A Candid Discussion with David Coleman
A Candid Discussion with David ColemanAnne Sussman, Director, K-12 Community Communications
David Coleman hates fakery. That’s one of the first things he told the audience at his town hall discussion Wednesday afternoon at Forum 2015. He prefers to be honest, candid, forthright. And so, when he was asked about the subtle differences in administering the PSAT/NMSQT and the PSAT 8/9, he answered honestly: “I don’t have a command over the last-minute proctoring guidelines,” and he did not want to “dishonor” the importance of these technical questions by providing incomplete or incorrect information.
Instead, he gave out a College Board email address to which technical questions could be sent and ensured attendees that someone who did know the answers would get back to them.
This exchange set the tone for the 75-minute discussion, in which Coleman reiterated the need for assessments to provide real opportunities for students and elaborated on the difference between “test prep” and “test practice”: “‘Catching up’ doesn’t happen in the few moments before the test,” he said, referring to last-minute cramming sessions. “The only things that really make a difference are great courses and productive practice.”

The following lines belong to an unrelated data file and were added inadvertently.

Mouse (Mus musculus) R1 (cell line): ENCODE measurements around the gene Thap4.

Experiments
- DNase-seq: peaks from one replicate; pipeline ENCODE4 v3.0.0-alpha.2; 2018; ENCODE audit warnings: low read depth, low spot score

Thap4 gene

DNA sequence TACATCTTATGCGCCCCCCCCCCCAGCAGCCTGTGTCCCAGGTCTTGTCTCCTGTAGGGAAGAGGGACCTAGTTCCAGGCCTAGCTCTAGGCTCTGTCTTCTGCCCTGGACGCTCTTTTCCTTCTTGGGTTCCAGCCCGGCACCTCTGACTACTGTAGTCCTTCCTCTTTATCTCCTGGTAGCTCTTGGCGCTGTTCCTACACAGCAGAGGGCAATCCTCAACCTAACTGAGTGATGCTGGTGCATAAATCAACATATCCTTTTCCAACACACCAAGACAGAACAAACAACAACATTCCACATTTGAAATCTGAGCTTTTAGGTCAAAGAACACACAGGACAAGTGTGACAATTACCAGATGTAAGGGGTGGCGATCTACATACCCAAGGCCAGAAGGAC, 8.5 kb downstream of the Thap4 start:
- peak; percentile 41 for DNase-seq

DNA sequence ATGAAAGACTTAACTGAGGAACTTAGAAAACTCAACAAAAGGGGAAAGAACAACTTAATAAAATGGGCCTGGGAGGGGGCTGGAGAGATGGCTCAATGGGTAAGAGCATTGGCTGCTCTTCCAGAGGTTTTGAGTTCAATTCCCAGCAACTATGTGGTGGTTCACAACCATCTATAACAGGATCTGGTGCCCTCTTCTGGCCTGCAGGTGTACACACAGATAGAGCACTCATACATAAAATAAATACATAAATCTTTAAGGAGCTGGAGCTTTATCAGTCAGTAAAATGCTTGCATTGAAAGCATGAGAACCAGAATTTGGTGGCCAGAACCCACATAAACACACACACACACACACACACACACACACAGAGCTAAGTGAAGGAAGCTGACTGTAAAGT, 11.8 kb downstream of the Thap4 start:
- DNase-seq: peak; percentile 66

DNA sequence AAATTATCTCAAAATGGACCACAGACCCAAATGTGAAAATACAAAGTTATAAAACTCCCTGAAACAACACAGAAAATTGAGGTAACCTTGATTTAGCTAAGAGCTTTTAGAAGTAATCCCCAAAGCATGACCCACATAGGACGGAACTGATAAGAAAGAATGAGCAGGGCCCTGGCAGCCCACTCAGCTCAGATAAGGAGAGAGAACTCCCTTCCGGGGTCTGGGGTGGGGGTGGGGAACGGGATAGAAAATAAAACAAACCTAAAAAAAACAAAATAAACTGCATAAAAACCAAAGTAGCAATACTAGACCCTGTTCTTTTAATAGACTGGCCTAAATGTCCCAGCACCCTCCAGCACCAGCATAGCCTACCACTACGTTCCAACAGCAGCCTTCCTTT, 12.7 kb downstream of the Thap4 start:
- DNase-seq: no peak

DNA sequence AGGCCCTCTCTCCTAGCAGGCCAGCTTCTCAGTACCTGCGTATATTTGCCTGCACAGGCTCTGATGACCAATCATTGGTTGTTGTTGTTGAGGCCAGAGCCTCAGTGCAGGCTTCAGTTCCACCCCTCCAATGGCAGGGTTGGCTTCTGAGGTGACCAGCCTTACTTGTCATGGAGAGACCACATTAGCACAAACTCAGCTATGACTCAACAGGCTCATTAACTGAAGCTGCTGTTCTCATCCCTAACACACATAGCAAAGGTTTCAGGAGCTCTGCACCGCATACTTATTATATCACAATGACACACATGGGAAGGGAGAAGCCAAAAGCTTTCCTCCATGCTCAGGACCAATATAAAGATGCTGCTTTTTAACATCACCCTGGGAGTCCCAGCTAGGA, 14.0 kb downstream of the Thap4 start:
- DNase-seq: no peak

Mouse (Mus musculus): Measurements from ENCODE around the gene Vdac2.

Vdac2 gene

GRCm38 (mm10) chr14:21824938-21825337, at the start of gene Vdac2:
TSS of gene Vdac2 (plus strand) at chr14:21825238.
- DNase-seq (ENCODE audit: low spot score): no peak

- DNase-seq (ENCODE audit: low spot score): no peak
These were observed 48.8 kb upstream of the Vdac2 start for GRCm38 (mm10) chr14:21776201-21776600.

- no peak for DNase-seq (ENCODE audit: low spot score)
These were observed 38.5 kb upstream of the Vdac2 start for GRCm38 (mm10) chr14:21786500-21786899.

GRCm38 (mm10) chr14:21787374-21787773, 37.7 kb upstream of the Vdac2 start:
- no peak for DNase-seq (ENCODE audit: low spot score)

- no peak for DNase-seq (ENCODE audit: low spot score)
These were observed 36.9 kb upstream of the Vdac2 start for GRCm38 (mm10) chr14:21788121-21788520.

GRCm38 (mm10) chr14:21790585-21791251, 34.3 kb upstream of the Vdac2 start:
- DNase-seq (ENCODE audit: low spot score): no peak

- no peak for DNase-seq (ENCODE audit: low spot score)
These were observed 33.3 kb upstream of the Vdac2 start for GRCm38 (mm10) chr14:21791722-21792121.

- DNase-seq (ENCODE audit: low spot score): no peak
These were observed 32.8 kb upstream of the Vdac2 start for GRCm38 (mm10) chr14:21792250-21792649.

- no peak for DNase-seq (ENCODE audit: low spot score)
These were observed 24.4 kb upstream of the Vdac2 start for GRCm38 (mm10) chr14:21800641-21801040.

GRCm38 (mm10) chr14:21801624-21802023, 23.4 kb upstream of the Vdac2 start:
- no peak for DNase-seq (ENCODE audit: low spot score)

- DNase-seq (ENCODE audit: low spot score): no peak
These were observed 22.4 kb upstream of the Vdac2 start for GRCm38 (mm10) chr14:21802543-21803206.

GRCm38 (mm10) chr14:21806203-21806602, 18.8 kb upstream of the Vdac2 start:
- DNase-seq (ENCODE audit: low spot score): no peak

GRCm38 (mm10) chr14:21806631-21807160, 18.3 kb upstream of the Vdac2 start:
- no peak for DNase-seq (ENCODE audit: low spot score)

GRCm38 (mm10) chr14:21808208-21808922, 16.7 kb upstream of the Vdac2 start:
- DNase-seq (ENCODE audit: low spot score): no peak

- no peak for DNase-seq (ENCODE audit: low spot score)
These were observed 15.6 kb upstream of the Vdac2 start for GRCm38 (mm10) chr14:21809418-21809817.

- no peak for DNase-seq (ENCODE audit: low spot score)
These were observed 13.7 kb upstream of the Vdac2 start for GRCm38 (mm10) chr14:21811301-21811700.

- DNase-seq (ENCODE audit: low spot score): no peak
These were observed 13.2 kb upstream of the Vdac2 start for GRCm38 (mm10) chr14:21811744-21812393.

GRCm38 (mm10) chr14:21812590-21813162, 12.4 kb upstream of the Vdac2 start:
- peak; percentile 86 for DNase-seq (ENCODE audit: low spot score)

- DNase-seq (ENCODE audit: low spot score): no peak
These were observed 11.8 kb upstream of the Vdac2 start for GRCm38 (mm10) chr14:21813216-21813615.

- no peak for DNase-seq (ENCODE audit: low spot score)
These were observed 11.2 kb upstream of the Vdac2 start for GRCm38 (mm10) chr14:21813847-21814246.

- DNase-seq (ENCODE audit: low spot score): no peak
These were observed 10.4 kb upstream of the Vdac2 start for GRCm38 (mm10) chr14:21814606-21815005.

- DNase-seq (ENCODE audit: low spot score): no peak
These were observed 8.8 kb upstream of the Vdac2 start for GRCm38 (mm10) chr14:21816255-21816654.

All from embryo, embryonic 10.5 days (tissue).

One question from the audience about how the idea of “common standards” is misperceived by many spurred a particularly thoughtful response from Coleman: “I’m very discouraged about all of the fog around this. If you say ‘kids should have command of the founding documents and the great conversation they inspire’ — 98 percent of the population agrees.” The same, he said, held true when asking if people thought it was important for students to be able to read passages and answer questions based on evidence found in the reading. “Instead of saying ‘common standards,’ just say the specific skills,” and most people will agree. “That’s my best answer,” he said. “Get more specific.”